Katherine Schock

  11. Yes in the police blotters you read primarily the people are native and yes I’m sick and tired of all the drugs and alcohol in our community. I’m fairly certain that the people living on the reservation don’t want that crap out there, either!

    But if people are going to continue to think like “Etta Place” you are part of the problem!
    Bottom line —- it’s all of our problem!! Help one another!!

    ***FYI City Park is a public park—meaning it is open for everyone, even if you’re native!

    Stacy Murphy Hutchins

  12. Thank you for this report. I was born & raised here. In Eastern Shoshonie. I’ve seen many ugly things happen here & a lot of beautiful things. It’s so sad to see something so uncalled for happen & I don’t know how to cope with this. I’m uneasy going to town now, it makes me think & I’m more watchful. But I still have to shop as Hines dosent cary some item I need.
    I’m just so sorry for the family’s & I admire their strength & respect even though they are so broken hearted. We must follow their lead.

    Phyllis Le Clair

  13. Etta Place just flashed the same racial hatred of the native peoples we talk about, and Riverton residents insist doesn’t exist. its truly appalling that even after such a horrific act as this murder of a native man and the attempted murder of another she has the Gall to spout this crap. needlessly I shall remind her even though she isn’t worth my time…Riverton built the park from tax dollars, tax dollars the Native people pay also and more so…not withstanding the sales tax we pay, or the property tax on property owned by natives within Riverton, the tribes pay millions more in minerals tax to the state of Wyoming then we could ever hope to receive back, tax dollars that is then allocated to Riverton, lander, Fremont county governments, BUT NOT TO THE TRIBAL GOVERNMENTS. Then you have the wind river school district, crow heart school, Riverton school district and so on that receive tax funding from tribal mineral…..so I’m sorry the natives are a Burden to such an fine Christian woman such as yourself, even though this land was Indian country long before your ancestors immigrated.

    as for blowing my big check…you mean my $60 dollar per cap…or my work check from working five days a week. if blowing that is to put food on my table, keep the heat, lights and water on, keep my children clothed and in school, then yes I blow it twice a month.

    and now because a man, who probably had the same mental make up as yourself took it upon himself to alleviate the “burden” that natives place on your God fearing Christian back….suddenly you have become the victim …my it must be nice in your own little bigoted world.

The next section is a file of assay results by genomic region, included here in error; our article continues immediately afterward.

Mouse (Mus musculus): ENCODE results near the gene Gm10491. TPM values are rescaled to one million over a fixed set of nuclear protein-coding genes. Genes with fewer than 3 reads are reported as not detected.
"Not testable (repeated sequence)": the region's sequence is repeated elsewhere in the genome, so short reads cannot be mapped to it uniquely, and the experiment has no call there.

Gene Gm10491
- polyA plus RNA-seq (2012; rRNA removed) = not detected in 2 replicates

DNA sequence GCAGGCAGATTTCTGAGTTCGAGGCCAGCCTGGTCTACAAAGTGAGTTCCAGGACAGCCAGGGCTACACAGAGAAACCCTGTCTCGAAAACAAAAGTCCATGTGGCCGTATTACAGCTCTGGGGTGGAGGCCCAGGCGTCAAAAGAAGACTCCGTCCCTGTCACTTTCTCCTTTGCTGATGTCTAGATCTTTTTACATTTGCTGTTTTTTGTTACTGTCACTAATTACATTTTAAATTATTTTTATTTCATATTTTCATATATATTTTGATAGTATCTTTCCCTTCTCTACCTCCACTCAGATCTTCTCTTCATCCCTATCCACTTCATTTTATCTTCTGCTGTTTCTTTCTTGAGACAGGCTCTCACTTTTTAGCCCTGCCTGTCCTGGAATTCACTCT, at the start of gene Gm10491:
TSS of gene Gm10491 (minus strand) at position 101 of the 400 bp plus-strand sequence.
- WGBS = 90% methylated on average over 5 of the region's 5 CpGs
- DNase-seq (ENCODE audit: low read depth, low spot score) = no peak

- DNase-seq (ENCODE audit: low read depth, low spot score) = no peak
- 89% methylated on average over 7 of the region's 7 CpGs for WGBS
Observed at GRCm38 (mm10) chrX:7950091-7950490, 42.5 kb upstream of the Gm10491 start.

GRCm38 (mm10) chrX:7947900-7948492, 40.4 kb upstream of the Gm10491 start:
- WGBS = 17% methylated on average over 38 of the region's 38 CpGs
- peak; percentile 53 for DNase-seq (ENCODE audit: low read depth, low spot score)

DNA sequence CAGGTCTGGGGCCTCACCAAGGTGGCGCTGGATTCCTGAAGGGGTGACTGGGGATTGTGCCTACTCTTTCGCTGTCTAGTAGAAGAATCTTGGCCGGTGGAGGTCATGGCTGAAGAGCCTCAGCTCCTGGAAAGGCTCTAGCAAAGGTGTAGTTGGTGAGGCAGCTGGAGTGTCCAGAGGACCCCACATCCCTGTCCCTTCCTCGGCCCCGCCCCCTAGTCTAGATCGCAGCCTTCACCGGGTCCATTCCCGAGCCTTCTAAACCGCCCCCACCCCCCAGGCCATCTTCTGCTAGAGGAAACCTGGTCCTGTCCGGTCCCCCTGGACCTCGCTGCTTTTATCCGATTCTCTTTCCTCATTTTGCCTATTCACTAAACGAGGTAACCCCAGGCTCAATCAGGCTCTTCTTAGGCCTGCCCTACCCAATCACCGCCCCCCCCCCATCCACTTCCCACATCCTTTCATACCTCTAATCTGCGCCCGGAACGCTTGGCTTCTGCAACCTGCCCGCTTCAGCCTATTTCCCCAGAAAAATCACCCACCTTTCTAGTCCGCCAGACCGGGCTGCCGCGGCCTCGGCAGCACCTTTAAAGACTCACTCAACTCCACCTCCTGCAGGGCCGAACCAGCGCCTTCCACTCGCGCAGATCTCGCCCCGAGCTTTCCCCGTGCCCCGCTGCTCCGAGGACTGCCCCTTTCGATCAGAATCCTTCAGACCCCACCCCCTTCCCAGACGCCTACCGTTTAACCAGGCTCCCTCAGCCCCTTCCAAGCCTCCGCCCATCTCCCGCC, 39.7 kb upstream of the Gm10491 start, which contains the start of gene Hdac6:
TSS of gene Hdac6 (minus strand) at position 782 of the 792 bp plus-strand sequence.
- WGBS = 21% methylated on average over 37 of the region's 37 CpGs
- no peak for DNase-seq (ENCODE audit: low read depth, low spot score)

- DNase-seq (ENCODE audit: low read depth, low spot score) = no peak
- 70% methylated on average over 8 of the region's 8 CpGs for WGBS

Kenneth j Trosper

  14. All crimes should be addressed, I sat 6 months before released, from FCDC, because the RPD needed a scapegoat, a week before trial I got released. Natives always prosecuted in Fremont County.

    Lisa Molash

  15. This is one sided. Unfortunately those who would voice a different opinion are afraid to do so because of retaliation. Your cars, homes will be vandalized and your kids beaten up. It’s not fair that the city of Riverton built the park but it has been taken over by drunks and homeless. The natives don’t pay taxes but enjoy all the nice things that the city or county of Fremont supply. Read the police blotters and all you see is drunken natives arrested for various crimes. Overwhelmingly the murders of natives are committed by natives. The stores are constantly being ripped off or those who do go there to actually shop and not steal in turn become victims. The natives get big checks and blow it on drugs and alcohol. If they want to do something then how about taking care of your own mess and stop burdening the rest of the communities. The casino brought in a lot of the drugs and crime .Now they are building another one just 4 miles outside of Lander. They say these homeless and drunks have family and homes. Then why don’t they take them home and treat them on the rez? It’s only going to get worse because hard working people who pay taxes are not going to stand by and let their towns be victimized. Look at the latest survey of the crime rate in 25 Wyoming towns. Riverton is last and Lander is also at the bottom.

    Etta Place

    1. An article about the cold-blooded, unprovoked, bullet-to-the-head murder of a man is too “one sided” in favor of the victim? Is that what you are saying here?

      Jason Stenar Clark

    2. I respectfully suggest that you do your part to be part of the solution rather than part of the problem. Hyperbole gets attention but does little to help find solutions.

      Lynette Chollak

    3. It has come to WyoFile’s attention that “Etta Place” might be an alias — unless the commenter was named after the Sundance Kid’s girlfriend. I was a little too trusting on the name provided, and didn’t perform my due diligence before approving the comment. For that I apologize. I have reached out to the commenter seeking confirmation of a real name, and have not received a response as of this writing. At this point, I have decided to leave the comment in place because others have responded to it. WyoFile will make reasonable attempts to confirm the information provided regarding commenters’ identities before approval. Please review WyoFile’s commenting policy here: https://www.wyofile.com/about/commentingpolicy/

      — Dustin Bleizeffer, WyoFile editor-in-chief

    4. Excellent reporting!! So sorry for Etta and her hateful mind…More empathy and compassion is needed by all of us. Hope to see her at the Peace walk this Saturday with a renewed spirit.

      Nelda Jones

  16. Thank you for your unbiased, well-researched article of this horrible event.

    Karen Reinhart

  17. Matthew, great story! You represented the people well. It was a pleasure talking to you..

    Chrissy Nardi

  18. Thank you for a compassionate, well-written report of a horrific event. Let all who care, pray for understanding, forgiveness, unity and compassion and actively engage in the pursuit of unity.

    Sherry Shelley